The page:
After identifying their shared purpose, transforming their legal framework, and building a preliminary Collaborative Agreement, the Au P’tit Plaisir colleagues started to explore some of the new tools concerning personal growth, collaboration, and finance. They did a modified version of a Contribution Session, based on their budget’s allocation for salaries. After discussing their relative effort, the colleagues came to an agreement on what each person would be paid, according to percentages. They also sketched out a plan for how future payments should be dispersed if they ended up bringing in more than what they forecast during the summer season.
The shift worked—and then some. Au P’tit Plaisir was able to expand, opening a store-front roastery and boutique in September of 2020 called “La Fabrique,” while continuing to run the trucks. They also conducted an RFI in the Person to Person model to invest in a coffee roasting machine. Each new asset—the storefront business, the roastery, and additional equipment—was put into the Quality of Life World Foundation and made a Sovereign
Asset. After getting trained as roasters, they were able to launch their own coffee brand in 2020: La Fabrique Torrefaction, translated simply: “The Roasting Factory.” In keeping with the environmental sustainability requirements for SAs, the roasting process occurs via an electric roaster, powered by locally-produced solar energy to minimize the impact on the environment.
They brought on another new colleague to run their storefront: Alison joined the P’tit Plaisir adventure as a colleague and thereby adopted the values and commitments they formalized in the collaborative agreement. She welcomes customers, advises them, and directs them to the product that suits them. Through the customer relationship and the products offered, the focus is again on creating trust with their consumers, sharing transparently who took part in the chain to create their coffee and products.
They also sought to strengthen the Person to Person connections made possible by their business. Now roasting their own coffee, they began collaborating with the farmers and importers of the coffee. Boris, Pierrick, and their colleagues made a point to research coffee farms and get to know the producing farmers by name. Melvine introduced them to their customers and social media followers online. One post on La Fabrique’s social media page from 2021 announced:
Guatemala has made its entry to the Factory and what a joy for the taste buds!
This cafe is produced by Renardo Ovalle in la Bolsa, a farm that lies in the heart of the Huehue Tenango area. Renardo’s farm has obtained many prizes for the quality of its coffees.
This is an exceptional coffee with notes of plum, almond and floral flavors.
Feel free to come and taste it at the Factory!
#guatemala #coffeetime #coffee #huehuetenango #torrefacteur #occitanie #coffeegram #quillan #aude #frenchtorrefacteur
The La Fabrique boutique and roastery.
In providing these introductions, the colleagues are sought to connect customers directly with the person who produced their coffee, making each purchase feel more meaningful. The group is now seeking to further invest in product traceability and coffee quality. Boris, Pierrick, Nicolas, Melvine and Allison have also made connections with other businesses who shared similar values of quality of life and environmental sustainability. Products from these businesses are featured in their storefront boutique, such as Peruvian salt, Matcha tea, and ethically-made coffee tumblers, all of which align with their focus on high quality products from companies with shared values.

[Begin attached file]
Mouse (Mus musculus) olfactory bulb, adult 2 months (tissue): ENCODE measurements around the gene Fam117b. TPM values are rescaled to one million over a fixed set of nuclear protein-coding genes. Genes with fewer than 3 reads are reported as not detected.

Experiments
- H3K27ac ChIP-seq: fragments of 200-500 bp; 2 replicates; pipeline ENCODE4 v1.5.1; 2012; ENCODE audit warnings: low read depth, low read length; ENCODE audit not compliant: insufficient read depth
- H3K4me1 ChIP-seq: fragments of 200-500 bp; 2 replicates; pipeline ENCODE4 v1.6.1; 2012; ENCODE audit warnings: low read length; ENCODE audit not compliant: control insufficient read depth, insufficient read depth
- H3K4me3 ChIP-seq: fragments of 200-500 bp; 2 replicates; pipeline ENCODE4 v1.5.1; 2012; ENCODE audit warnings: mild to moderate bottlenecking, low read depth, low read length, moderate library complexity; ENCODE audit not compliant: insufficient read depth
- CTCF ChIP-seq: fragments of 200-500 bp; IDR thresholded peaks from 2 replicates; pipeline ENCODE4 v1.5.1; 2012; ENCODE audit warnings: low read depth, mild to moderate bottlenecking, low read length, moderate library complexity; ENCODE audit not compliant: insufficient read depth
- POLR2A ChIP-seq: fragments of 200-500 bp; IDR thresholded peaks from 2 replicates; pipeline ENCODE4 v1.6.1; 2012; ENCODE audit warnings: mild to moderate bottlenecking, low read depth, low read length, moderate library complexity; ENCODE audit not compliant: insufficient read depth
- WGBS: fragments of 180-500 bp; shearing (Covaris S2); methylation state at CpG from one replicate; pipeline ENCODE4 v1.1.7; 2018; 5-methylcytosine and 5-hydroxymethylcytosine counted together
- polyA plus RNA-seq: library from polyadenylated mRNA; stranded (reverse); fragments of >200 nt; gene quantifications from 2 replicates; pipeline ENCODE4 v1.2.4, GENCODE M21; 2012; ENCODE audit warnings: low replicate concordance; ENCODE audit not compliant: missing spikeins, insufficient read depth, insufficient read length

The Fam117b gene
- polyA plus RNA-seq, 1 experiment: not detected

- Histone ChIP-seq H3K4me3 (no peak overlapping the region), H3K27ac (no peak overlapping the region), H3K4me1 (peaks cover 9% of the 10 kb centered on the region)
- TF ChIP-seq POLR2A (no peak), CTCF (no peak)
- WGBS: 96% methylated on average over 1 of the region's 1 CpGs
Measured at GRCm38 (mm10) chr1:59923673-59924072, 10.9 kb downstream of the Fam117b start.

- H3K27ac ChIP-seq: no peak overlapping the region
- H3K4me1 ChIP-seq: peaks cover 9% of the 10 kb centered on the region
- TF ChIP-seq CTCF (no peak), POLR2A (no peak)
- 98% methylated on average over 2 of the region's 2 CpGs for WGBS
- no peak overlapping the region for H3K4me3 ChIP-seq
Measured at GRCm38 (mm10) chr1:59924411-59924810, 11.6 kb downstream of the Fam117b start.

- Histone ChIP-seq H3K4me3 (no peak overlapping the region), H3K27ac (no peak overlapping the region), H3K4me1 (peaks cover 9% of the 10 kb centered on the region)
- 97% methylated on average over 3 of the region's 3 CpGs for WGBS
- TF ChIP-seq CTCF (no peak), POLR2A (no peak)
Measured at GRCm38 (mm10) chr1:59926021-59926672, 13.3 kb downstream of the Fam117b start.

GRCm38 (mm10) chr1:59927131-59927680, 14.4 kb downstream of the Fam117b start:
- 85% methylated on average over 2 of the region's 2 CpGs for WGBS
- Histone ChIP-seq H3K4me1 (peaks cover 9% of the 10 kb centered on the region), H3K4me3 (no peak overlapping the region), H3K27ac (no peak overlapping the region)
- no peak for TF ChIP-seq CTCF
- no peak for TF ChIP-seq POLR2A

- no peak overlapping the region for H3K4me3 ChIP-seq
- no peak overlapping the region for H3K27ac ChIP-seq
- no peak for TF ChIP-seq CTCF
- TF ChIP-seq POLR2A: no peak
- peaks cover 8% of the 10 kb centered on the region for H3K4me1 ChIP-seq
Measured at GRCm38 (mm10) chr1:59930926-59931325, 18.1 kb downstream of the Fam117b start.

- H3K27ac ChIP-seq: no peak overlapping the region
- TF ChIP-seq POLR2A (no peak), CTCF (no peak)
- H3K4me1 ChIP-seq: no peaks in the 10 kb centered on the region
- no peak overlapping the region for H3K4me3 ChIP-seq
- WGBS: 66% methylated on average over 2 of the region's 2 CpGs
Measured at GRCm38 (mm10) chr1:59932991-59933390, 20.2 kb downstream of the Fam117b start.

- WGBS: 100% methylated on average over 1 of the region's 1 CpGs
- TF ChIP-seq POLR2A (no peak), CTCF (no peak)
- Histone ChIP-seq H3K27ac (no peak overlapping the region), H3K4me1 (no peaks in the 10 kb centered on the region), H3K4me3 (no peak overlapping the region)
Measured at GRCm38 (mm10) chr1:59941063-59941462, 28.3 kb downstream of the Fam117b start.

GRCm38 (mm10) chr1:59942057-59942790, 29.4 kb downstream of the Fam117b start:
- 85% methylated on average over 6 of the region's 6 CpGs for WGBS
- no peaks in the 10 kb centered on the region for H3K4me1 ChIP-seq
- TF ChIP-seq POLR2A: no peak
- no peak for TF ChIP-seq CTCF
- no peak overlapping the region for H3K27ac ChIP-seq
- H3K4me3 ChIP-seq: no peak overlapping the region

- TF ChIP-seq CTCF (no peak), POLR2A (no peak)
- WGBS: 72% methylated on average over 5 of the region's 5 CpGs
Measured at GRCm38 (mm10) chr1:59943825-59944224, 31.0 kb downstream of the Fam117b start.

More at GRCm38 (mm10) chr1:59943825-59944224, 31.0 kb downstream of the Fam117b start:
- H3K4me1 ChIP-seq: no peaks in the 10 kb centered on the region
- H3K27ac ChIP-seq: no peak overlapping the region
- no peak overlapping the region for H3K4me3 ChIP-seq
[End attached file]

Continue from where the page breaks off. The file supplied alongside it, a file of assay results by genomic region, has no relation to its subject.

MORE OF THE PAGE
These Person to Person connections have been good for business. Connecting directly with farmers and producers has helped them control the quality of the products they offer and lower their production costs. Their boutique and its array of products are a trendy stop for visitors. The La Fabrique brand has become sought out by grocery stores in the region for their high quality, attractive reputation.
Maintaining their own connections has also remained important for the colleagues. Although they’re now spread out around the region, they meet together several times a week. At these meetings, they exchange ideas, discuss operations, and conduct commitment sessions. They also conduct monthly Contribution Sessions to determine who should get paid what amount. When one of them has an “off day,” there’s freedom among all of them to discuss how they’ll cover for that person. This collaborative framework has helped all group members to feel passionate about their work and the vision of Au P’tit Plaisir. They feel an equal stake in doing what’s necessary to make their collaboration thrive.
Boris, Pierrick, and their fellow colleagues are achieving what they set out to do: they offer exceptional products with a history, which bring together producer, roaster, and consumer. They are working alongside people who share their passion and vision for the work. They are connecting with companies that create more quality of life. They are investing in assets that serve the earth. Their activity is helping to bring new youthful energy to the Quillan region, increasing its appeal to new industry. They also continue to hone their own Collaborative Agreements with one another, and therefore continue to grow as people.
It hasn’t been easy. There have been plenty of challenges, and there continue to be. However, this early collaborative has found the Person to Person tools sufficient for dealing with those challenges—and as a result, they’re thriving.
They are doing what they want, in the place they love, with people they care about, while generating greater quality of life for others.